Section 6.2. Record Format

SQLite Engine > Record Format

6.2. Record Format

The VM composes data values into records, and stores them in B/B+-trees. Each record consists of a key and optional data. The VM is solely responsible for maintaining internal structures of keys and data. (Although the B+-tree module may split a single record across tree (leaf or internal) and multiple overflow pages, the VM sees the record as a logically contiguous byte string.) The VM uses two different but similar record formats for table and index records.

There are two ways to format data/key records: fixed length and variable length. For fixed length format, the same amount of space is used for all records (of a table or index); the size of each individual field is known at table/index creation time. In variable-length formatting, the space for an individual field may vary from one record to another. SQLite uses a variant of variable length record formatting because this has several advantages. It results in smaller database files because there is no wasted padding. It also makes the system run faster, as there are fewer bytes to move between the main memory and disk. In addition, the use of variable-length records allows SQLite to employ manifest typing instead of static typing.

6.2.1. Manifest typing

Each primitive data value, stored in a database (or manipulated by the VM), has a data type associated with it. This is called the storage type of the data value. The operations that we can apply on the data value depend on the data type. Most SQL databases use static typing: A data type is associated with each column in a table, and only values of that particular data type are allowed to be stored in that column. SQLite relaxes this restriction by using manifest typing. In manifest typing, the data type is a property of the value itself, not of the column or variable in which the value is stored. SQLite uses manifest typing (even though the SQL language specification calls for static typing), where the storage type information is stored as a part of data value. SQLite allows users to store any value of any data type into any column regardless of the declared SQL type of that column. (There is an exception to this rule: an integer primary key column stores only integers.)

6.2.2. Table record format

Figure 6-1. Format of table record

Format of table record (row data) is given in Figure 6-1. The record has two parts: header and record image. The header starts with a size field, followed by type fields. The header is followed by individual data items of the record. The header size is the number of bytes before the Data 1 field. The size is represented as a variable-length 64-bit integer in Huffman code, and it includes the number of bytes occupied by itself. The size effectively acts as a pointer to the Data 1 item. After the header size field comes the data type fields, one for each data value in the record in the sequence of their appearance in the record. Each Type i field is a variable-length unsigned integer (the max value is 264) that encodes the storage type for Data i.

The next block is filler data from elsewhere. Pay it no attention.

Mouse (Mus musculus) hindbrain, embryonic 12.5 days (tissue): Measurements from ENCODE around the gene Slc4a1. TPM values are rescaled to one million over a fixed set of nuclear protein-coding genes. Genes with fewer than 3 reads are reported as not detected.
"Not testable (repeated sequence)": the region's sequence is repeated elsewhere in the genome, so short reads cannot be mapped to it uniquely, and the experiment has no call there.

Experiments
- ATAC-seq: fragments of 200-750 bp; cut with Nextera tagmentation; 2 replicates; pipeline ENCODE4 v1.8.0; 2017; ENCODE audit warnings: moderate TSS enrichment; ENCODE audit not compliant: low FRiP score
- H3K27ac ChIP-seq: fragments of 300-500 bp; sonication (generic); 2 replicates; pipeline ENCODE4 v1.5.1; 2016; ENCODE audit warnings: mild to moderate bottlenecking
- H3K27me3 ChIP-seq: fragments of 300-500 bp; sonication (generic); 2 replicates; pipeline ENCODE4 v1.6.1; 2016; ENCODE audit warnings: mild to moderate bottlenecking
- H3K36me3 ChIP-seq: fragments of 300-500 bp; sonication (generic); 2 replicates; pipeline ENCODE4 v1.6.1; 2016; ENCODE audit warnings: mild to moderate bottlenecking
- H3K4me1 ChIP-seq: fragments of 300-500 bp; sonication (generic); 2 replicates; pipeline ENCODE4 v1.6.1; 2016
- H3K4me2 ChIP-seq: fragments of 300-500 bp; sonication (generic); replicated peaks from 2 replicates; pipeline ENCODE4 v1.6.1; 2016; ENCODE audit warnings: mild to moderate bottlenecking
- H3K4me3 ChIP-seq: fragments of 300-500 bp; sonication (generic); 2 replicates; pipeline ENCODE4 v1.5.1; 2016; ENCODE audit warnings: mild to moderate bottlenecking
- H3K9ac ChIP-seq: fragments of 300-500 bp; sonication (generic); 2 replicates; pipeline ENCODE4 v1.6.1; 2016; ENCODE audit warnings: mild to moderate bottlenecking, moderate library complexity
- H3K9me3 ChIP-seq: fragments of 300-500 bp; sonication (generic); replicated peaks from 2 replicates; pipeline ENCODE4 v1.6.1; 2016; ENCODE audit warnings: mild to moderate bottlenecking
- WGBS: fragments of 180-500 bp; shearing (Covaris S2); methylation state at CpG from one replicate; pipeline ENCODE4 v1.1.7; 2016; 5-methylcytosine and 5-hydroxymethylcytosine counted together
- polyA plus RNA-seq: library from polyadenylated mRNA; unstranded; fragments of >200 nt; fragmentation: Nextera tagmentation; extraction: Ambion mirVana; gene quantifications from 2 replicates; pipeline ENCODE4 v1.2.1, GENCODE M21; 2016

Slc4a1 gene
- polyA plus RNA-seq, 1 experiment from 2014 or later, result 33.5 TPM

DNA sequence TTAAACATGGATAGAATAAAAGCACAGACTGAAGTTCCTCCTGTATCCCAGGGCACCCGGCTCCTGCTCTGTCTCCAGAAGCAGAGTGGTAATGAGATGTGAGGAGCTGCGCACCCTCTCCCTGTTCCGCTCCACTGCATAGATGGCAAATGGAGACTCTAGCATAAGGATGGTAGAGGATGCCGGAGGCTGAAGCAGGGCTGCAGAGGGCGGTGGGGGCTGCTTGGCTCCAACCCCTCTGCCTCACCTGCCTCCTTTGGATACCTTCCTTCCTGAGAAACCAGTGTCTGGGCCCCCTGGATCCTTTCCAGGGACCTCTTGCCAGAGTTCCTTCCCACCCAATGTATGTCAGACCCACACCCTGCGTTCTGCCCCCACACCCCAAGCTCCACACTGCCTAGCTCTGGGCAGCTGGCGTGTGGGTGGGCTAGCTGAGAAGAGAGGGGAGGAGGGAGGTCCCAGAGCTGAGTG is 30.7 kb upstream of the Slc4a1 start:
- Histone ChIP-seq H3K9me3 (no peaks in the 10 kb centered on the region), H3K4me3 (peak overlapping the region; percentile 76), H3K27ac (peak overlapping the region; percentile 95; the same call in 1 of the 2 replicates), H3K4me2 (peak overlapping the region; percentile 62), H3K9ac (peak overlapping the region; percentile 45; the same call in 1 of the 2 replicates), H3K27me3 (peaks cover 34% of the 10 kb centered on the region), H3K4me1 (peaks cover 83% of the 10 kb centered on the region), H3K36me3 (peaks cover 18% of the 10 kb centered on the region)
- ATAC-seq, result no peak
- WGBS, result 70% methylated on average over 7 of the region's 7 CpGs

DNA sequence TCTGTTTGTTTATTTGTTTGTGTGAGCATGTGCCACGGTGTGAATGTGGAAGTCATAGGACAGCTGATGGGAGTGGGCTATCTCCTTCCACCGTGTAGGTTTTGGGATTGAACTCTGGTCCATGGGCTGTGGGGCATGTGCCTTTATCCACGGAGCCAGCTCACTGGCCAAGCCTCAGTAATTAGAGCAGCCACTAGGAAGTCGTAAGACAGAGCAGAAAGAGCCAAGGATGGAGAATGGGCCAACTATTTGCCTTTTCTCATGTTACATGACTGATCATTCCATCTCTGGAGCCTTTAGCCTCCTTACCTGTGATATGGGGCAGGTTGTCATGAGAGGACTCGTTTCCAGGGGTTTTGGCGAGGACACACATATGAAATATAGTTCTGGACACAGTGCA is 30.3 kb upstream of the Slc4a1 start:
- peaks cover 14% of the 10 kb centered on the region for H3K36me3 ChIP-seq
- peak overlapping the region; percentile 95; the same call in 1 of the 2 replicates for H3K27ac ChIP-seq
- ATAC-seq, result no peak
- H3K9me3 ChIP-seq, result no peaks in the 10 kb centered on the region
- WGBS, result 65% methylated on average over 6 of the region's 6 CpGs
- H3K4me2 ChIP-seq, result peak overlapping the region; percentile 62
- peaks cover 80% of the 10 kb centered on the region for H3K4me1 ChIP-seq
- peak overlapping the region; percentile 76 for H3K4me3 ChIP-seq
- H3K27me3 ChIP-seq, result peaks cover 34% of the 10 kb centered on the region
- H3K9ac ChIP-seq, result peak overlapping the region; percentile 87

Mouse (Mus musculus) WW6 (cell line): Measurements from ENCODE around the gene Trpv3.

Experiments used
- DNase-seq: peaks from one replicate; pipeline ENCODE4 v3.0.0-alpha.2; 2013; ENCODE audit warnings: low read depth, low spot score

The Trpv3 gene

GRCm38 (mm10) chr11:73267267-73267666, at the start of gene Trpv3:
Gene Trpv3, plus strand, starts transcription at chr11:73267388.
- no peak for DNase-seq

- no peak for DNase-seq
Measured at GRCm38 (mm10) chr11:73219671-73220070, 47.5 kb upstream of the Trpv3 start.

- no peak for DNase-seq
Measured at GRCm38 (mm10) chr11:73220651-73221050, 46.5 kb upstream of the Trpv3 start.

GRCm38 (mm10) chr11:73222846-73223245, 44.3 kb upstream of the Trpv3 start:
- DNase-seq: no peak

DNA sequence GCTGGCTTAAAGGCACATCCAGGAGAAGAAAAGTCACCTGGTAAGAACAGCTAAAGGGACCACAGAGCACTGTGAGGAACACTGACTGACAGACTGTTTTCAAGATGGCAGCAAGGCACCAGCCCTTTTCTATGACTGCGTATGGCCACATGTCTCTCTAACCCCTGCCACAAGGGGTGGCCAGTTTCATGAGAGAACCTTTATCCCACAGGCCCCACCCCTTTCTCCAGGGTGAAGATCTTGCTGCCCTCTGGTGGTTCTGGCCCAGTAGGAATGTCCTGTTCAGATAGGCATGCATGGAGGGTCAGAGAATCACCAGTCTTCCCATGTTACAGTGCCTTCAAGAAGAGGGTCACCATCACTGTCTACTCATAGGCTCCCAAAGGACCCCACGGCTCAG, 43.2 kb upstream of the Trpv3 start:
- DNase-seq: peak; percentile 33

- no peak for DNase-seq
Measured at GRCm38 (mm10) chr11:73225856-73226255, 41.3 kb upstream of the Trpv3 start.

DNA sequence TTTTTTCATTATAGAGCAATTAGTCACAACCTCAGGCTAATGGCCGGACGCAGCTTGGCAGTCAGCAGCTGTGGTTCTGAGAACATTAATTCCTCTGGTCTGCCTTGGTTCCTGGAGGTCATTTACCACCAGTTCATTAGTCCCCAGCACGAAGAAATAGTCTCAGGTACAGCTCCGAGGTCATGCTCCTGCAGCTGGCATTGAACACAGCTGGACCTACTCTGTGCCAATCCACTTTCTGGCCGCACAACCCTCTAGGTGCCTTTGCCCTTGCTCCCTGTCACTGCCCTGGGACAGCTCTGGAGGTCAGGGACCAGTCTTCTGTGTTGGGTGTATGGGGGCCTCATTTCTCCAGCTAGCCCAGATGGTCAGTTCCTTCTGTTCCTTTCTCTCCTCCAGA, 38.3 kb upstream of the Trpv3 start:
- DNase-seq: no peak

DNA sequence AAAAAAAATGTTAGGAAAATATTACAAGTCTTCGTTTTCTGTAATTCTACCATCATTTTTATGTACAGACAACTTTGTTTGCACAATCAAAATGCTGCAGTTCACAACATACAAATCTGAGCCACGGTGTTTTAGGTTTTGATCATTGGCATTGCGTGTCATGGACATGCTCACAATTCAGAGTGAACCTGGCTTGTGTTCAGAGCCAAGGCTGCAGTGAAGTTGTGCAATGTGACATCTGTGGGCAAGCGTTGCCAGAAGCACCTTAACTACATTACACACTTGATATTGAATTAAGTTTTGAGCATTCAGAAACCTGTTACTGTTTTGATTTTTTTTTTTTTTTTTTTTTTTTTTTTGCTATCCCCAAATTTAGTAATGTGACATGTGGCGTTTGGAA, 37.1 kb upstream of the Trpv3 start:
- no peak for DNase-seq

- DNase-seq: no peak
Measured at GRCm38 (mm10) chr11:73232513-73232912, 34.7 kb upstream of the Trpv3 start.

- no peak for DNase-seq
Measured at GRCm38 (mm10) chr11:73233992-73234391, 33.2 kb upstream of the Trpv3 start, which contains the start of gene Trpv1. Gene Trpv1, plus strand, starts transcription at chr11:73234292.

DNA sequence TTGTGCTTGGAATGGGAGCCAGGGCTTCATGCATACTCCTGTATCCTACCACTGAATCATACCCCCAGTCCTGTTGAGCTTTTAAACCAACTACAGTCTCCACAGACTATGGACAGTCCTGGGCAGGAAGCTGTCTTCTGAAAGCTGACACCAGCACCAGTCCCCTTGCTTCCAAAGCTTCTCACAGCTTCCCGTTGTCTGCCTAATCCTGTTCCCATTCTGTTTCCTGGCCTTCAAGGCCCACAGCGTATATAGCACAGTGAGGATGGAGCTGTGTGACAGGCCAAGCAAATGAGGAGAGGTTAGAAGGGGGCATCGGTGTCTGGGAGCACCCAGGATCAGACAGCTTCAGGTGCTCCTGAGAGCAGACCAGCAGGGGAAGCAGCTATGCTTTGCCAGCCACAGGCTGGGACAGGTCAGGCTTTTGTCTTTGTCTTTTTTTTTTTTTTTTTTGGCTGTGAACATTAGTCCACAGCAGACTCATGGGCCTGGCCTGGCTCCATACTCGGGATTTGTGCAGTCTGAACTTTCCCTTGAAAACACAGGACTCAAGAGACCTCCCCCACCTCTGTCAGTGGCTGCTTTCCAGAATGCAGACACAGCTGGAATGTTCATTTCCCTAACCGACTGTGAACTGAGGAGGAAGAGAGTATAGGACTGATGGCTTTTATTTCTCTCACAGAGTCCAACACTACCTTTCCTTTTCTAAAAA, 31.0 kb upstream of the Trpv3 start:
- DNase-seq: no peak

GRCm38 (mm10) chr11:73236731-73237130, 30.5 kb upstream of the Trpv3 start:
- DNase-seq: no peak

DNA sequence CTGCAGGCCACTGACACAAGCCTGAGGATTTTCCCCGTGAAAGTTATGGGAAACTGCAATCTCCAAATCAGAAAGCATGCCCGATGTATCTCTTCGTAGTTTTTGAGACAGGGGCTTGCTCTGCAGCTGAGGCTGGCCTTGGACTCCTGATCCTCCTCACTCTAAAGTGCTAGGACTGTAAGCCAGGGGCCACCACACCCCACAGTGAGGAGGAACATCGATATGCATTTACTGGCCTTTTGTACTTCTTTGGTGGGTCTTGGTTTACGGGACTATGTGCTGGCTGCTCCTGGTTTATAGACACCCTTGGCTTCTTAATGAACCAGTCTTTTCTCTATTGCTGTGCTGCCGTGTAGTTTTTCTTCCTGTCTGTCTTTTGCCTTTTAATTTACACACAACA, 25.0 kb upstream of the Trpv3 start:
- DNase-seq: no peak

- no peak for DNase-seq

The VM supports five storage types: signed integer number, signed floating point number, character string, BLOB, and SQL NULL. Every data value stored in file or in-memory must be one of these five types. Note that some values may have multiple representations at a time. For example, 123 can be an integer number, a floating point number, and a string, all at once. BLOB and NULL values cannot have another representation. An implicit conversion from one type to another occurs as necessary.

The integer value encodings of the types are given in Table 6-2. The beauty of this encoding is that the data length becomes a part of the type encoding.

Table 6-2. Storage types and their meanings
Type value Meaning Length of data
0 NULL 0
N in {1..4} Signed integer N
5 Signed integer 6
6 Signed integer 8
7 IEEE float 8
8 Integer constant 0 0
9 Integer constant 1 0
10, 11 Reserved for expansion N/A
N>=12 and even Blob (N-12)/2
N>=13 and odd Text (N-13)/2

The NULL type represents the SQL NULL value. For the INTEGER type, the data value is a signed integer number, stored in 1, 2, 3, 4, 6, or 8 bytes depending on the magnitude of the value. For the REAL type, the data value is a floating point number that is stored in 8 bytes, as specified in the IEEE floating point number representation standards. The type encoding values 8 and 9 represent integer constants 0 and 1, respectively. For the TEXT type, the data value is a text string, stored using the default encoding (UTF-8, UTF-16BE, or UTF-16-LE) format of the database file; for the latter two, the native byte ordering is either big-endian or little-endian, respectively. (Each database file stores text data in only one UTF format.) For the BLOB type, the data value is a blob, stored exactly as it was input.

6.2.3. Table key format